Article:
# Difference between revisions of "Time-dependent density functional theory (standard kernel)"

In this module you will learn how to calculate optical spectra at the time-dependent density-functional theory level for bulk hBN.

## Background

Within the time-dependent DFT formalism the macroscopic dielectric function is obtained by solving the Dyson equation for the susceptibility X. In reciprocal space this is given by:

The f xc term is called the exchange-correlation (xc) kernel and describes the response of the xc potential at a time t to changes in the density at all previous times. Approximations for the xc kernel can be derived by taking the functional derivative of common approximations for the xc potential with respect to the density with the additional approximation that only instantaneous changes to the density are considered (adiabatic approximation).

Within this family we consider here the adiabatic local density approximation (ALDA)

## Prerequisites

• You must first complete the "How to use Yambo" and the "Optics at the independent particle level" and "local fields" modules

You will need:

• The SAVE databases for bulk hBN
• The yambo executable
• gnuplot, for plotting spectra

## Choosing input parameters

Enter the folder for bulk hBN that contains the SAVE directory, and generate the input file. From yambo -H you should understand that the correct option is yambo -o c -k <opt> . Where <opt> can be 'hartree' as in the tutorial on the local fields, or 'alda' or 'lrc' (see next tutorial) respectively for the ALDA and LRC approximations for the xc kernel outlined above. Let's start by generating the input for a calculation with the ALDA kernel:

$cd YAMBO_TUTORIALS/hBN-3D/YAMBO$ yambo        (Initialization)
$yambo -F yambo.in_ALDA -J 3D_ALDA -o c -k alda  We thus use a new input file yambo.in_ALDA, switch on the FFTGvecs variable, and label all outputs/databases with a 3D_ALDA tag. Make sure to set/modify all of the following variables to: Chimod= "ALDA" # [X] IP/Hartree/ALDA/LRC/BSfxc FxcGRLc= 3 Ry # [Xd] Response block size NGsBlkXd= 3 Ry # [Xd] Response block size % QpntsRXd 1 | 1 | # [Xd] Transferred momenta % % EnRngeXd 0.00000 | 10.00000 | eV # [Xd] Energy range % % DmRngeXd 0.200000 | 0.200000 | eV # [Xd] Damping range % ETStpsXd= 1001 # [Xd] Total Energy steps % LongDrXd 1.000000 | 1.000000 | 0.000000 | # [Xd] [cc] Electric Field %  In this input file, we have selected: • the long-wavelength limit q = 0 (optical limit) • A q parallel to the BN planes • The ALDA kernel, and expanded G-vectors in the screening and in the xc kernel up to 3 Ry (about 85 G-vectors) ## Optics runlevel Save the input file and launch the code, keeping the command line options as before (i.e., just remove the lower case options): $ yambo -F yambo.in_ALDA -J 3D_ALDA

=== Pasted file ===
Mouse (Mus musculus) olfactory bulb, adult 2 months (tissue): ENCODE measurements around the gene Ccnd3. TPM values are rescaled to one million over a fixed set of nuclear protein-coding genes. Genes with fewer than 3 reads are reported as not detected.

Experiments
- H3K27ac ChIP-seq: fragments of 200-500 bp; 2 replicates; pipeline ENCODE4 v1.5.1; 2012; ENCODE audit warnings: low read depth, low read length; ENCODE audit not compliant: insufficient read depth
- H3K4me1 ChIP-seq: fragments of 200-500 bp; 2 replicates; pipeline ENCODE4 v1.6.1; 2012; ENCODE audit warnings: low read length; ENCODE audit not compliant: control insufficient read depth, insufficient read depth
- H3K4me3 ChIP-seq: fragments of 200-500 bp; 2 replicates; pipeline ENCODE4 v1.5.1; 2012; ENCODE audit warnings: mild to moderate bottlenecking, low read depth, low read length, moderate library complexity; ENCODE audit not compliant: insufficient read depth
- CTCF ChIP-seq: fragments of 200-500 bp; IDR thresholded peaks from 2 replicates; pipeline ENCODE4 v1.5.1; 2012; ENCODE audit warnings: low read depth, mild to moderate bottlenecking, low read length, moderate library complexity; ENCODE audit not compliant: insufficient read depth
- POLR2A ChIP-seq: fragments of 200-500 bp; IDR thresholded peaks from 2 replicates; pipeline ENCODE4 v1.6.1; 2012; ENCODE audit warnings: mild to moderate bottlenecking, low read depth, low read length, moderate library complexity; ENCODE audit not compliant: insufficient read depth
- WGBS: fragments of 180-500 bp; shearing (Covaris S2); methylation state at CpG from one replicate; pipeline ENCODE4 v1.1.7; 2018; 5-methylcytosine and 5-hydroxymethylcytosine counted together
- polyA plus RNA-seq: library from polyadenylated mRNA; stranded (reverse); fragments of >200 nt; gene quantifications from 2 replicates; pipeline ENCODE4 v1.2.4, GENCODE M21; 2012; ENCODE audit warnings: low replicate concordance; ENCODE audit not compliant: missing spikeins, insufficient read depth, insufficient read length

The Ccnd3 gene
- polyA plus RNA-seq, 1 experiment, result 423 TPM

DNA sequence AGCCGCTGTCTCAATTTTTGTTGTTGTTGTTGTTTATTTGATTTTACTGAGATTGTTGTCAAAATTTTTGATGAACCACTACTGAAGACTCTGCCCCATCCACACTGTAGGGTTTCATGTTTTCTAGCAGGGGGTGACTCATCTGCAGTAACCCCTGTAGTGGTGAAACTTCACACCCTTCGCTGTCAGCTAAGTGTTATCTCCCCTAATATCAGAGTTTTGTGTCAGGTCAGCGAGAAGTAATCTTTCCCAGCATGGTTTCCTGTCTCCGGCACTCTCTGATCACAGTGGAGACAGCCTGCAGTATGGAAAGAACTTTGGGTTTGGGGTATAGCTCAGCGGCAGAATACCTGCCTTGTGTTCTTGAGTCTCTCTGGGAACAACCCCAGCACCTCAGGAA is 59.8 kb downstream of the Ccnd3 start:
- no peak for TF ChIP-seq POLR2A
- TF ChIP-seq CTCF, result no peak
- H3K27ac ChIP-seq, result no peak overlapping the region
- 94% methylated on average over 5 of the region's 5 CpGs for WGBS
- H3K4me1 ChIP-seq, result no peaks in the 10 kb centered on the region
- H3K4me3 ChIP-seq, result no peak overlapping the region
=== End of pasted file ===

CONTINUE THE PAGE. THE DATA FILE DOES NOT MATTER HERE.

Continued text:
...
<01s>  Optics
<01s> [LA] SERIAL linear algebra
<01s> [WF] Performing Wave-Functions I/O from ./SAVE
<01s> [FFT-Rho] Mesh size:  9   9  21
<01s> [xc] Functional Slater exchange(X)+Perdew & Zunger(C)
<01s> [xc] LIBXC used to calculate xc functional
...


Note that, with respect to the Hartree kernel (RPA calculations) the libxc is called to calculate the xc kernel within the ALDA, in particular the Perdew-Zunger parametrization for the correlation part of the LDA is used.

Let's compare the absorption with and without the ALDA (+ local fields) included. By inspecting the o-3D-ALDA.eps_q1_inv_rpa_dyson file we find that this information is given in the 2nd and 4th columns, respectively:

$head -n30 o-3D_ALDA.eps_q1_inv_alda_dyson 1. Absorption @ Q(1) [q->0 direction] : 0.7071068 0.7071068 0.0000000 2. E/ev EPS-Im EPS-Re EPSo-Im EPSo-Re Plot the result:$ gnuplot gnuplot> plot "o-3D_ALDA.eps_q1_inv_alda_dyson" u 1:2 w l t 'ALDA',"o-3D_ALDA.eps_q1_inv_alda_dyson" u 1:4 w l t 'IPA'

What is clear from this plot is that the ALDA kernel does not significantly change the optical spectrum when compared with the independent particle level of approximation (IPA). The same trend can be observed for other semiconductors and insulators.

## Summary

From this tutorial you've learned:

• How to compute an optical spectrum within the adiabatic local density approximation